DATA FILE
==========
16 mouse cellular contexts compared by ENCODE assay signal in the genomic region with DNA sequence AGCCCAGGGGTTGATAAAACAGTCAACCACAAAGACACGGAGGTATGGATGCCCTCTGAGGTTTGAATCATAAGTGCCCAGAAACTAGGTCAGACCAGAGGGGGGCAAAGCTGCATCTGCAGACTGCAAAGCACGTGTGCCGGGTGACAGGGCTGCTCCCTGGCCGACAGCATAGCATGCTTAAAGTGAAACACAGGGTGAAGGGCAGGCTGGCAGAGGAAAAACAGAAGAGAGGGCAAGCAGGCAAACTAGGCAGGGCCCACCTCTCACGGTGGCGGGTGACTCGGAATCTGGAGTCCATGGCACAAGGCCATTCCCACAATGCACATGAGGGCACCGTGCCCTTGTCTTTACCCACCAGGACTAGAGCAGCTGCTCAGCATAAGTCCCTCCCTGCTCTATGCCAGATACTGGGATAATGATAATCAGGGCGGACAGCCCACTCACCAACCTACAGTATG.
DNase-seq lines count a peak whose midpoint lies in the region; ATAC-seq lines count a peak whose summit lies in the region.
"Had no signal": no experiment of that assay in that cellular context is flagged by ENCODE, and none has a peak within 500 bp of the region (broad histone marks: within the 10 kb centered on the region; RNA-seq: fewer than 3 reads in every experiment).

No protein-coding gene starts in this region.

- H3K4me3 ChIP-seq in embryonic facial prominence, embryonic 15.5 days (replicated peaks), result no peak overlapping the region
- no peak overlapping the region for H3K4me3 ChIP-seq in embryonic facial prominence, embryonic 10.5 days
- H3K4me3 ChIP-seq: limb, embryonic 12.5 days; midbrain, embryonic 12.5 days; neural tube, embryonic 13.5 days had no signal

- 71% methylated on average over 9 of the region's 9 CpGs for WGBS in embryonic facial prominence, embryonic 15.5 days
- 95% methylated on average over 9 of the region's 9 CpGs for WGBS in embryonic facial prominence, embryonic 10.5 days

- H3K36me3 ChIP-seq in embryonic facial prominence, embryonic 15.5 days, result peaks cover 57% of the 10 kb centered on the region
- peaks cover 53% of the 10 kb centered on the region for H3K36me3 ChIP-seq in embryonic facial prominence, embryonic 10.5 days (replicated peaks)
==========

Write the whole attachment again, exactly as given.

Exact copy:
16 mouse cellular contexts compared by ENCODE assay signal in the genomic region with DNA sequence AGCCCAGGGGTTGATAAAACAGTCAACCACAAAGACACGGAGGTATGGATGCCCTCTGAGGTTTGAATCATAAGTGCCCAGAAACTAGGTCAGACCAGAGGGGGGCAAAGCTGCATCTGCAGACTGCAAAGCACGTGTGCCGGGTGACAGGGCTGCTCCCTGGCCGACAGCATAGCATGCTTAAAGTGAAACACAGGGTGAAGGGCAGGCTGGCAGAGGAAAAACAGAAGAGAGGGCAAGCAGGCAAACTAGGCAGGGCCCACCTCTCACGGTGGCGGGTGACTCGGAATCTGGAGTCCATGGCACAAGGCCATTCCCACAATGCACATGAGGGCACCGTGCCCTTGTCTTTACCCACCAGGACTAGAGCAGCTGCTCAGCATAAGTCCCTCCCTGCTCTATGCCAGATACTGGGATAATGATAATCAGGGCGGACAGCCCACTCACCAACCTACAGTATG.
DNase-seq lines count a peak whose midpoint lies in the region; ATAC-seq lines count a peak whose summit lies in the region.
"Had no signal": no experiment of that assay in that cellular context is flagged by ENCODE, and none has a peak within 500 bp of the region (broad histone marks: within the 10 kb centered on the region; RNA-seq: fewer than 3 reads in every experiment).

No protein-coding gene starts in this region.

- H3K4me3 ChIP-seq in embryonic facial prominence, embryonic 15.5 days (replicated peaks), result no peak overlapping the region
- no peak overlapping the region for H3K4me3 ChIP-seq in embryonic facial prominence, embryonic 10.5 days
- H3K4me3 ChIP-seq: limb, embryonic 12.5 days; midbrain, embryonic 12.5 days; neural tube, embryonic 13.5 days had no signal

- 71% methylated on average over 9 of the region's 9 CpGs for WGBS in embryonic facial prominence, embryonic 15.5 days
- 95% methylated on average over 9 of the region's 9 CpGs for WGBS in embryonic facial prominence, embryonic 10.5 days

- H3K36me3 ChIP-seq in embryonic facial prominence, embryonic 15.5 days, result peaks cover 57% of the 10 kb centered on the region
- peaks cover 53% of the 10 kb centered on the region for H3K36me3 ChIP-seq in embryonic facial prominence, embryonic 10.5 days (replicated peaks)